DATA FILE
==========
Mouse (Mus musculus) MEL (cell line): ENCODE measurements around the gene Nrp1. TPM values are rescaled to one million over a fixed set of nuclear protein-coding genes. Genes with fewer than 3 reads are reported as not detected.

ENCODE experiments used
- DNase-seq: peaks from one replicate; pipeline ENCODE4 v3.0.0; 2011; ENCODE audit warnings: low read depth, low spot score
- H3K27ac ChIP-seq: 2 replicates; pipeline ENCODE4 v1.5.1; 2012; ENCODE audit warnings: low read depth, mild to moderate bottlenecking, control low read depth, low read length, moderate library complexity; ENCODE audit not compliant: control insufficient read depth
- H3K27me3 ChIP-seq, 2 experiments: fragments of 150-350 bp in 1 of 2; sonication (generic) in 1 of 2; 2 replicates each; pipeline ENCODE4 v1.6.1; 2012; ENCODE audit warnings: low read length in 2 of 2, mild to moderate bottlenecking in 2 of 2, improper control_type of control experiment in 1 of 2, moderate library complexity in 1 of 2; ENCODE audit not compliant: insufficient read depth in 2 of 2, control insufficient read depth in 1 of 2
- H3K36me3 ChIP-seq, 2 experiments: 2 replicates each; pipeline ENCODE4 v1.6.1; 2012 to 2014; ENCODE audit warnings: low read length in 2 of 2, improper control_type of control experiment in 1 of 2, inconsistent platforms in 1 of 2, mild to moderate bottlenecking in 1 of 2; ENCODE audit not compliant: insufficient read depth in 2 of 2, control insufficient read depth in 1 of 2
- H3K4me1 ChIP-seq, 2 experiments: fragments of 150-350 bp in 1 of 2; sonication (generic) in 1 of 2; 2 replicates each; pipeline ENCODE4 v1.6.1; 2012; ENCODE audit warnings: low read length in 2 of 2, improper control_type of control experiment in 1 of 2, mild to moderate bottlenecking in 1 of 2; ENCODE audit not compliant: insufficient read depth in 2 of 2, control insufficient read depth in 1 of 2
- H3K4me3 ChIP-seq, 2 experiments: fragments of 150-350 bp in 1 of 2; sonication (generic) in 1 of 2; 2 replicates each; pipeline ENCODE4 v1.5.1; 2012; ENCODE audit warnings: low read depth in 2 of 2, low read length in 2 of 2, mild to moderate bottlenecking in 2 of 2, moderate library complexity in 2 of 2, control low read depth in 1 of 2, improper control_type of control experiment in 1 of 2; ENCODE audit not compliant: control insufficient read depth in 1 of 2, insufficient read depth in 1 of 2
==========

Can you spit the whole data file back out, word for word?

Mouse (Mus musculus) MEL (cell line): ENCODE measurements around the gene Nrp1. TPM values are rescaled to one million over a fixed set of nuclear protein-coding genes. Genes with fewer than 3 reads are reported as not detected.

ENCODE experiments used
- DNase-seq: peaks from one replicate; pipeline ENCODE4 v3.0.0; 2011; ENCODE audit warnings: low read depth, low spot score
- H3K27ac ChIP-seq: 2 replicates; pipeline ENCODE4 v1.5.1; 2012; ENCODE audit warnings: low read depth, mild to moderate bottlenecking, control low read depth, low read length, moderate library complexity; ENCODE audit not compliant: control insufficient read depth
- H3K27me3 ChIP-seq, 2 experiments: fragments of 150-350 bp in 1 of 2; sonication (generic) in 1 of 2; 2 replicates each; pipeline ENCODE4 v1.6.1; 2012; ENCODE audit warnings: low read length in 2 of 2, mild to moderate bottlenecking in 2 of 2, improper control_type of control experiment in 1 of 2, moderate library complexity in 1 of 2; ENCODE audit not compliant: insufficient read depth in 2 of 2, control insufficient read depth in 1 of 2
- H3K36me3 ChIP-seq, 2 experiments: 2 replicates each; pipeline ENCODE4 v1.6.1; 2012 to 2014; ENCODE audit warnings: low read length in 2 of 2, improper control_type of control experiment in 1 of 2, inconsistent platforms in 1 of 2, mild to moderate bottlenecking in 1 of 2; ENCODE audit not compliant: insufficient read depth in 2 of 2, control insufficient read depth in 1 of 2
- H3K4me1 ChIP-seq, 2 experiments: fragments of 150-350 bp in 1 of 2; sonication (generic) in 1 of 2; 2 replicates each; pipeline ENCODE4 v1.6.1; 2012; ENCODE audit warnings: low read length in 2 of 2, improper control_type of control experiment in 1 of 2, mild to moderate bottlenecking in 1 of 2; ENCODE audit not compliant: insufficient read depth in 2 of 2, control insufficient read depth in 1 of 2
- H3K4me3 ChIP-seq, 2 experiments: fragments of 150-350 bp in 1 of 2; sonication (generic) in 1 of 2; 2 replicates each; pipeline ENCODE4 v1.5.1; 2012; ENCODE audit warnings: low read depth in 2 of 2, low read length in 2 of 2, mild to moderate bottlenecking in 2 of 2, moderate library complexity in 2 of 2, control low read depth in 1 of 2, improper control_type of control experiment in 1 of 2; ENCODE audit not compliant: control insufficient read depth in 1 of 2, insufficient read depth in 1 of 2